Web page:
Whatever happened to good old common sense? I just got back from the VirtualEdge summit (www.virtualedgesummit.com) – where platform companies and users came together to discuss advances and best strategies for creating Virtual events. Presenters did their best to explain what had worked for them and the audience, which was a mix of virtual event veterans and virgins, drank it up. What surprised me the most was the type of questions coming from the crowd. Remember, while some of the audience had never done a virtual event, practically everyone had done a physical event or other marketing program. Here is my list of my top 5 most surprising questions:
1) Do you have to promote virtual events?
2) Do you have to create unique content for these events?
3) Are they free to produce?
4) Do we have to answer questions from the audience? And if so, do we need to staff the event with our own people?
5) We continue to have fewer and fewer people at our virtual events…is that because the novelty has worn off?
These questions came from marketing professionals who seemed to let all common sense fly out of the window as soon as the word virtual was placed in front of the programs that they’ve known for years. Now I know that anything new, like virtual event technology, can be a bit scary, and I am glad people ask questions because it is one of the best ways to learn. But I also thought I could help virtual event newbies by supplying a Virtual Event Rule of Thumb–So here it is, “If you had to do it for your physical events – then it is a good guess that you will also have to do it for your virtual version.”
Here are some Virtual Event Rule of Thumb examples…if you invite people to physical events, then you will of course have to invite folks to your virtual version. If you created presentations just for a face to face event, then you should plan on doing the same for your virtual event. You could go straight down the list and answer each one of these question, but I do want to focus on number 5 for a moment. If you’ve been doing virtual events and seeing declining attendance, then it is important to examine where things are going wrong (just like you would at a real event).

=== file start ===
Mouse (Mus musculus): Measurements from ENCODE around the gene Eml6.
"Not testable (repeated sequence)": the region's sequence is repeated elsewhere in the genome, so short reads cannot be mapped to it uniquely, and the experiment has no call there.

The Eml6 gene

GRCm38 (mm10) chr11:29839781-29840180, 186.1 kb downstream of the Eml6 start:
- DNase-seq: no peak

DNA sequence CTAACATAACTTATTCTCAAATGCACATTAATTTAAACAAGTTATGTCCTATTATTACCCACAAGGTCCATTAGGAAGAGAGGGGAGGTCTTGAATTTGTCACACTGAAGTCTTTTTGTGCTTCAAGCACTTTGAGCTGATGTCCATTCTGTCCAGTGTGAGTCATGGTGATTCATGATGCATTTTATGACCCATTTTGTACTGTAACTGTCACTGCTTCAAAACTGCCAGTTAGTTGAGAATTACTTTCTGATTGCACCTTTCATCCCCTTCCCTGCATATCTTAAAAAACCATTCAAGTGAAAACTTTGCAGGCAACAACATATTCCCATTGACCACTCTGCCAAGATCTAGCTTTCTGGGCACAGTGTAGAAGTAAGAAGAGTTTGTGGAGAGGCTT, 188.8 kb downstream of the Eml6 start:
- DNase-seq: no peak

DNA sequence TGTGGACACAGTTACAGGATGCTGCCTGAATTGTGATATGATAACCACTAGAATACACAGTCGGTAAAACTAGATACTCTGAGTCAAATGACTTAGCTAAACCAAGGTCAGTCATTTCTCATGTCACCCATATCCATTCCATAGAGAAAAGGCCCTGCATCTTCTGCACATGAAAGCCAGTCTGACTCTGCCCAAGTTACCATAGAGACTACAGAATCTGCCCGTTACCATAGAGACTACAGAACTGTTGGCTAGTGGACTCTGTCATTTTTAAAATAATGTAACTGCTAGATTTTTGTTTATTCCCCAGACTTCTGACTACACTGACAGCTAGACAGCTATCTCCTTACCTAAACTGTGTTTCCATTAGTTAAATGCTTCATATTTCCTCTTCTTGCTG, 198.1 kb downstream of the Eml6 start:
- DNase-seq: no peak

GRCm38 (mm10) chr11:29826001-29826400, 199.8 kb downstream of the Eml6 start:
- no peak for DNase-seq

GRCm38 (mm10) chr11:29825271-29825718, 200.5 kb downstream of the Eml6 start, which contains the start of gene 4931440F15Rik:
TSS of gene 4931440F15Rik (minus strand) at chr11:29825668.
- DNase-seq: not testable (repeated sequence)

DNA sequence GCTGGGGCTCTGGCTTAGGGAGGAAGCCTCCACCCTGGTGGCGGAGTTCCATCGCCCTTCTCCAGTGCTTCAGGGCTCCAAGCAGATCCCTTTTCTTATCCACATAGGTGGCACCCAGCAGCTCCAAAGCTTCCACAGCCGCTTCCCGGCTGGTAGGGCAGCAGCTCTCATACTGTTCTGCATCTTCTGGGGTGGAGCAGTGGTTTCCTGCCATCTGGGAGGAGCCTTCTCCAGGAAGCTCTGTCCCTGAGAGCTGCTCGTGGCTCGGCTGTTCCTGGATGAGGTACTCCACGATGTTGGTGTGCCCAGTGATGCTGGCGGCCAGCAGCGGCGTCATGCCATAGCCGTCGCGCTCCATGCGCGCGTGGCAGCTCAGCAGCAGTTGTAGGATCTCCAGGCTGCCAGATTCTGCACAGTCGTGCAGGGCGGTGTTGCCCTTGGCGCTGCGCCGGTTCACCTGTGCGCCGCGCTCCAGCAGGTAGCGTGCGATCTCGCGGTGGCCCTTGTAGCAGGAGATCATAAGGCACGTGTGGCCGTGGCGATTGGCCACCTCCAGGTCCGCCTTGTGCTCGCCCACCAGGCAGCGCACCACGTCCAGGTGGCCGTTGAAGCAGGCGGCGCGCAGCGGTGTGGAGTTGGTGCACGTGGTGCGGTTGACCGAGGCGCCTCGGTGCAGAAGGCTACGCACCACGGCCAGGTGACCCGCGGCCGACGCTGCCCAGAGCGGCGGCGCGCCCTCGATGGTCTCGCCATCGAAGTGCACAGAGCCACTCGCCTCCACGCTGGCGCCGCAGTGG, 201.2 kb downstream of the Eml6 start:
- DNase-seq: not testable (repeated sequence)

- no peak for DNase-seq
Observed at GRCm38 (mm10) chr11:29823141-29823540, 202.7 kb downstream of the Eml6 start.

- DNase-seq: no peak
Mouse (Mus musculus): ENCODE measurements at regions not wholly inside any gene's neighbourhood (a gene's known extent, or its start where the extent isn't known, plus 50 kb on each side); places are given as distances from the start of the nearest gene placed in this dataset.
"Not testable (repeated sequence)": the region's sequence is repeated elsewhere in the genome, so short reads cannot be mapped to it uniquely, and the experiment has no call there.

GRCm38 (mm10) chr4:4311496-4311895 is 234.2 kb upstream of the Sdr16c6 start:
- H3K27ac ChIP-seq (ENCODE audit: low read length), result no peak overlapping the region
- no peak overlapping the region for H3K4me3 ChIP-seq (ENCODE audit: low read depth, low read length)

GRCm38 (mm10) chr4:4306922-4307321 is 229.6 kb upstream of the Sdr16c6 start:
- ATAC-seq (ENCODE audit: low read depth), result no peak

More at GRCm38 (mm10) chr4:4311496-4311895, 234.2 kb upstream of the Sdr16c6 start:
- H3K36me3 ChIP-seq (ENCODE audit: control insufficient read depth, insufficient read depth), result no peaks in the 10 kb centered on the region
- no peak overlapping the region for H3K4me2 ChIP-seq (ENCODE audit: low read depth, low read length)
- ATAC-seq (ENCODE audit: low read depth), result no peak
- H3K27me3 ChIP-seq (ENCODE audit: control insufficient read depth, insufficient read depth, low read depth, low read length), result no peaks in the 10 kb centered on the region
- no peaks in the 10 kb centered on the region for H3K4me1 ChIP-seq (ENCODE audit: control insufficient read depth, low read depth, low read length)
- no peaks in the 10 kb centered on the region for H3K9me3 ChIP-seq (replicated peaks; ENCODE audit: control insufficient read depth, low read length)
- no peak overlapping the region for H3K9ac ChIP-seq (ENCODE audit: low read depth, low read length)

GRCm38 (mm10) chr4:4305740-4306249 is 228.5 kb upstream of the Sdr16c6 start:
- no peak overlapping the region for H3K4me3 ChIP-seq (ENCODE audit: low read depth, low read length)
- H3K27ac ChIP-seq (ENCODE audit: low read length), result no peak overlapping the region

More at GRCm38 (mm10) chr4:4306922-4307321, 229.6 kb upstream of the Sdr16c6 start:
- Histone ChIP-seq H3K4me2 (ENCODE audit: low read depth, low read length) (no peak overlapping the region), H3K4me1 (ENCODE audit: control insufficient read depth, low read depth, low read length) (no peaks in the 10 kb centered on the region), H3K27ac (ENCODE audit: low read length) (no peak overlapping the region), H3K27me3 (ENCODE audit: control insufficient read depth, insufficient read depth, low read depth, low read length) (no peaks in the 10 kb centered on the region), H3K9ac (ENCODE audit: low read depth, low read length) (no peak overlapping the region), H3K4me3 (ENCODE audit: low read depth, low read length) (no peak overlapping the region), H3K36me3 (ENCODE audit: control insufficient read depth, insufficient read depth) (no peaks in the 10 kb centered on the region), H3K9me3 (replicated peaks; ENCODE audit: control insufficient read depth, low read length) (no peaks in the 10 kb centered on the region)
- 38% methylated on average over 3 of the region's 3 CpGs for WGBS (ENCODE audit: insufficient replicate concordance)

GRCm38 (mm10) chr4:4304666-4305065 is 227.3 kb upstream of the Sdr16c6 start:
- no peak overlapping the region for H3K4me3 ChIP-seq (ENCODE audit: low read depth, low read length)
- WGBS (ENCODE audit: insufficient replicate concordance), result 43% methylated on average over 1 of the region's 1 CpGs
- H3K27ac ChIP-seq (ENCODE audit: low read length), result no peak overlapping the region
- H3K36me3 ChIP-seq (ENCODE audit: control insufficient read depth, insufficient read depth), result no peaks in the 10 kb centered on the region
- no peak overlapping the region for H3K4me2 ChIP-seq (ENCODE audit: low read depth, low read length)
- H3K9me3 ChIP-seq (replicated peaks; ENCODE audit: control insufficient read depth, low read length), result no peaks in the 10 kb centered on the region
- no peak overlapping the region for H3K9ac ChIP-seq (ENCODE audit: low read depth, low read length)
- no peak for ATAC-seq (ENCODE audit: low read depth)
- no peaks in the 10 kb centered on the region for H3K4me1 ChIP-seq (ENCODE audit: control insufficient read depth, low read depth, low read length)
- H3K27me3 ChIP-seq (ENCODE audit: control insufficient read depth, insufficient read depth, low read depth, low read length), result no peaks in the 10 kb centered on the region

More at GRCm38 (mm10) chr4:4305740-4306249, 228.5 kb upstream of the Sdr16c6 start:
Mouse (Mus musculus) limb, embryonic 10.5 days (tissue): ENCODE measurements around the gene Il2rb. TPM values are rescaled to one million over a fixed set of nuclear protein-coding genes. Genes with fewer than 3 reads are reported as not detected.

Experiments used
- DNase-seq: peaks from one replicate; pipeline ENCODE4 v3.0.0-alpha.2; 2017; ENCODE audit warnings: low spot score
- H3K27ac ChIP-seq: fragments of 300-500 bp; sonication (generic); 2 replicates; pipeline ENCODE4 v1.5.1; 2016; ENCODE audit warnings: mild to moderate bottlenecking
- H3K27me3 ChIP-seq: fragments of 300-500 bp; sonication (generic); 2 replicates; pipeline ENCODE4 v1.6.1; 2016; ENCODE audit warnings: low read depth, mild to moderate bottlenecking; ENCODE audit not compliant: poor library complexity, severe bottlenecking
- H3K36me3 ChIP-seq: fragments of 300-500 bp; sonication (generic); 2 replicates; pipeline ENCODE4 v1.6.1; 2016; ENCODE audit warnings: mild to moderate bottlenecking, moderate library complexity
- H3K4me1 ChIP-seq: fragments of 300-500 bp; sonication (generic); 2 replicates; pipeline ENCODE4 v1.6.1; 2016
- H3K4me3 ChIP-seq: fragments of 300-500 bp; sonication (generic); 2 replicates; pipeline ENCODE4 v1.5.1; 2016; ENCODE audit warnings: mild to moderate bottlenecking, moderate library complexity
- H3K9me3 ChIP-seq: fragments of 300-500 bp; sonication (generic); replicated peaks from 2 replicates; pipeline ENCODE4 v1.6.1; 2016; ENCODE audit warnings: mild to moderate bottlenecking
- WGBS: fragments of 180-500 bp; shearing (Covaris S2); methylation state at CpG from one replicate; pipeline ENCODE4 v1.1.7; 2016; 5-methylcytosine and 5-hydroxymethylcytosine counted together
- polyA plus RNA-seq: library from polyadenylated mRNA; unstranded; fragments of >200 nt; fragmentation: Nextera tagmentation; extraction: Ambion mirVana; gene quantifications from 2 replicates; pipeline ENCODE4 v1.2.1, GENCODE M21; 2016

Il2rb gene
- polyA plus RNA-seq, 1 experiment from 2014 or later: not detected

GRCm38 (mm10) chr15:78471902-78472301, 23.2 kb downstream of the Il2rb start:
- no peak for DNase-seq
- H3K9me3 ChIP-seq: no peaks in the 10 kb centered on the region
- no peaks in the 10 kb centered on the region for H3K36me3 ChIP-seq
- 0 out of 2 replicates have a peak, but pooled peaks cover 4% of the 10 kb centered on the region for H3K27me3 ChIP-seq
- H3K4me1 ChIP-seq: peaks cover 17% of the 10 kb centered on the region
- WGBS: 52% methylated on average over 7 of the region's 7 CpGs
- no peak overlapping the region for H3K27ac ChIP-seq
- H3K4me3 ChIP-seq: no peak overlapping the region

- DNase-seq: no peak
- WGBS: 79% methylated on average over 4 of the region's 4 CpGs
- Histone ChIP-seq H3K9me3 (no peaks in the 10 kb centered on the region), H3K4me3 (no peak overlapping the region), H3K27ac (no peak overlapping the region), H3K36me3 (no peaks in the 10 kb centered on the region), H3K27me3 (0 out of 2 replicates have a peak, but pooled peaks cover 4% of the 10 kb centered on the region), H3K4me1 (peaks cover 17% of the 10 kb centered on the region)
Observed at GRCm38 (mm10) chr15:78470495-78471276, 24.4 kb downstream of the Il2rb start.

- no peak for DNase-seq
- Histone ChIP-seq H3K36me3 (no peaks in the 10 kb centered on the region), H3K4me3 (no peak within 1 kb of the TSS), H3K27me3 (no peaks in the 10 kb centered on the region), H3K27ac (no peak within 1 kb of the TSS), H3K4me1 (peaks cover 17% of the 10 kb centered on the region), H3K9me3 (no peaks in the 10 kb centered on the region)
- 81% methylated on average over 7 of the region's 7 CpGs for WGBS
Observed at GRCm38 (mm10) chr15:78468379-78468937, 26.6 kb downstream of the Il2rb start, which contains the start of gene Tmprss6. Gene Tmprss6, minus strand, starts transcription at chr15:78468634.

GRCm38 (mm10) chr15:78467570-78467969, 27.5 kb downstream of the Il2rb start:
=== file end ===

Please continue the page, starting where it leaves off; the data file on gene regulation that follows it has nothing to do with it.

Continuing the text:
In general, attendance and support of virtual events has been growing and is predicted to continue to grow with compound annual growth rate (CAGR) of 56% between the period of 2010 and 2015 (http://www.virtualedge.org/forum/topics/new-report-huge-growth-in), so if you are having an issue, then make sure you are handling the basics correctly. Have you created compelling content? Have you effectively promoted this material? Are you engaging attendees and ensuring that they are coming back and inviting others? Have you asked your audience how they feel about your events and how they suggest you make the experience better? These are the important core questions that marketers must consider.
As for virtual events – they are simply another tool available to marketers and come with all of the familiar challenges and work that the other marketing opportunities create. So continue to experiment and perfect your use of virtual events and ask your questions – but simply realize attendees will get out of a virtual event only what you put into it.
-Dan Hirsh, Partner, MediaSolve Group